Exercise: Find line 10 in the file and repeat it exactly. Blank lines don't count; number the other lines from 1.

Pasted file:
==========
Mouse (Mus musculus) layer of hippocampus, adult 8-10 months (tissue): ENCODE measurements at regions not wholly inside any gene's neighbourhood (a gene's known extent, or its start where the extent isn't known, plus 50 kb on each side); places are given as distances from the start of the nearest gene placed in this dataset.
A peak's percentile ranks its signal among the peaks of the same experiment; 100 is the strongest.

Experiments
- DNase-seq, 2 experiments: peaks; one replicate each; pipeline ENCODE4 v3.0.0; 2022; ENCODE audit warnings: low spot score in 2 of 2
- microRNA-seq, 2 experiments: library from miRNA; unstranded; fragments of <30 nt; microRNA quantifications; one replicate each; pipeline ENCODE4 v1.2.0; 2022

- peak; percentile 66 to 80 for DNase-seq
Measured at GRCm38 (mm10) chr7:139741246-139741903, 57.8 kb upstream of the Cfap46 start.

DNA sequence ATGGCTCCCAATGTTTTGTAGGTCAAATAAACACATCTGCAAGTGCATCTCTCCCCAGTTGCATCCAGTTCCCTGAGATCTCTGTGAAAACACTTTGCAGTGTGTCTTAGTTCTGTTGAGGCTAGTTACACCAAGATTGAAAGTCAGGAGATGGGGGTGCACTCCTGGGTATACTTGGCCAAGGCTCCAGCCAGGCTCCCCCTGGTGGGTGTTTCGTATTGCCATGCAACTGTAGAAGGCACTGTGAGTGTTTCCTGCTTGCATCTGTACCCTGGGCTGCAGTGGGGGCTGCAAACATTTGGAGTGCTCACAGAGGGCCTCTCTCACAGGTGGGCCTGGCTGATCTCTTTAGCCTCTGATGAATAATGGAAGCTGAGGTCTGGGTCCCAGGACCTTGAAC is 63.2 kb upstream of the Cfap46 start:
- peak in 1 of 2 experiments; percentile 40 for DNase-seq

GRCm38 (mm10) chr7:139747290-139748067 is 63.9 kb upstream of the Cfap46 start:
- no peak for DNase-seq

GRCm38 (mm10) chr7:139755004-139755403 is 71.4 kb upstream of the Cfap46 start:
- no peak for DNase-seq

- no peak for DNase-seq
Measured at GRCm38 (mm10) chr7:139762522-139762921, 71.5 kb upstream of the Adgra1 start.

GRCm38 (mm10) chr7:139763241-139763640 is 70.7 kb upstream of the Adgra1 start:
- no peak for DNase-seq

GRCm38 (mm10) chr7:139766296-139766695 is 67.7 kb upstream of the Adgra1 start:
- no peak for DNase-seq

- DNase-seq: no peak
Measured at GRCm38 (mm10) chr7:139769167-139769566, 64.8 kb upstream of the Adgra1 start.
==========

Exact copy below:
GRCm38 (mm10) chr7:139747290-139748067 is 63.9 kb upstream of the Cfap46 start: